In the center of the building are a set of elevators that go to the 40th floor. If you take those up to the 40th floor, you need to follow the signs to elevators that continue on to the 73rd floor. There is no set of public elevators that serve all floors. I've been told that the instructions for getting to the Skyview have been significantly improved since my 2009 visit.
When I visited in 2009, it was possilble to see east, south, and west from here, and to a limited extent the northwest, but there was no full 360 degree view as offices on the north side of the floor blocked that part of the building. However, it was possible to see Mount Rainer, the Olympic Peninsula and Olypmic Mountians, and much of downtown Seattle as well as parts of the Cascades. Today, the web site for the Skyview claims that there is a full 360 degree view and other people have said that it is possible to see the Space Needle from here - which you could not when I visited due to the offices taking up the north side of this floor.
This is a much less expensive view point than the top of the Space Needle - even with the price over double the 2009 prices, and provides views that are not possible in the Space Needle today due to the size of the buildings downtown. Watch the hours! The Skyview doesn't open until 10 in the morning, but it does now stay open until 8 at night so it is possible to see sunsets from here except during the peak summer season.
There is also some mention of a snack bar here, which did not exist when I visited in 2009.
In the main lobby of the building, be sure to take a look at the two odd modern art sculptures that are located there, if you have an interest in art.
I have put a few more photos from the Columbia Center Skyview into a Seattle Travelogue so that you can see what you missed, should you visit on a cloudy or hazy or smoggy day.
Seattle's Monorail is a very short line. Its terminal points (Seattle Center and Westlake Center Mall) are its only two stops. Round-trip adult fare is $4.
The Monorail takes you to the Experience Music Project and the Space Needle which are among the numerous attractions found in Seattle Center.
The Monorail is more than 40 years old. It was built for the 1962 Seattle World's Fair.
It was out of service for some time because of a fire. It is now back in business. For schedule and fare information, please click on the link below to go to the monorail's web site.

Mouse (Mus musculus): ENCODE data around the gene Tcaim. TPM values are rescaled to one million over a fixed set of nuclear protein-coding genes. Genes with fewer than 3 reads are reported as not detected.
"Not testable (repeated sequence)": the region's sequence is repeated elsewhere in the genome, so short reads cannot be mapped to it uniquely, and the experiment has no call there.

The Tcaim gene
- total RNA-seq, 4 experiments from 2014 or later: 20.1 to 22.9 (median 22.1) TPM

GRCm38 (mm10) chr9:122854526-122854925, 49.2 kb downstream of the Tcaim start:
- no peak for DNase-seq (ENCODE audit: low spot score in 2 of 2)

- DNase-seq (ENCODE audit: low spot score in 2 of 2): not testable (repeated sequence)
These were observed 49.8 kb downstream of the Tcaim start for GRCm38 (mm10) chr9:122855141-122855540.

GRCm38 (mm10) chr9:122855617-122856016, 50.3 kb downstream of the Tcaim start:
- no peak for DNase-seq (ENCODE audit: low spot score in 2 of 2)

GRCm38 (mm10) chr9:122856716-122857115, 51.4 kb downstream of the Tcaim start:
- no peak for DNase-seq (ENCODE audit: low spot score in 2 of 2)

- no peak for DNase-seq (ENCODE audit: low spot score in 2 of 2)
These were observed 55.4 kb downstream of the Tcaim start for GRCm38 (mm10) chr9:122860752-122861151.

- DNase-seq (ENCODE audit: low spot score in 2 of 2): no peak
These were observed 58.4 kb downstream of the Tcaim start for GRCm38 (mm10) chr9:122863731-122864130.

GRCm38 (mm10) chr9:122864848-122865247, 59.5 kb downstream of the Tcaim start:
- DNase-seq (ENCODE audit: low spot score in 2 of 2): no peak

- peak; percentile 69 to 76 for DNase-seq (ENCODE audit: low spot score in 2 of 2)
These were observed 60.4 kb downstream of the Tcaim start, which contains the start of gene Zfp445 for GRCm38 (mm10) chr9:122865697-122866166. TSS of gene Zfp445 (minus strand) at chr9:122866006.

For years I would head to Seattle and meet a client from Japan and they would host a magnificent reception on the 76th floor of the Columbia Towers. The view and the spread were always superb. It is a members only club - The Columbia Tower Club. Also famous for their women's bathroom - each stall looks out over the city.
So if you're not a member you can still get up to the 72nd floor observation deck. The view of city, sea and mountains is unsurpassed. Sometime the clouds are below you!
Just the elevator ride alone is a thrill if you're a small town guy like me. The building is 967' tall, the tallest building in the Pacific Northwest.
The Elephant Car Wash is a famous Seattle landmark and something you'll enjoy seeing when you visit the city. The car wash has been in existence since 1951 and the rotating, neon elephant sign is now famous through the area. There are actually eight Elephant Car Washes throughout Washington State, but the most famous of them is located on Battery Street in downtown Seattle. The Elephant Car Wash sign has been featured on television shows and in magazine articles and commercials. It's a great photo opportunity!
The Elephant Car Wash is open even on the many rainy days in Seattle. Locals come by just to have their car interiors vacuumed, even when it's raining.
Seattle is known for coffee - But we don't drink coffee
Seattle has some steep hills. So when we came to Seattle to go on a cruise I asked the hotel whether we could see some of Seattle on the flat as it were, since I was sure Bob wouldn't want to push me up hill. They assured me that the area around the hotel and down to the top part of Pike Place Market was pretty flat. And that proved to be true.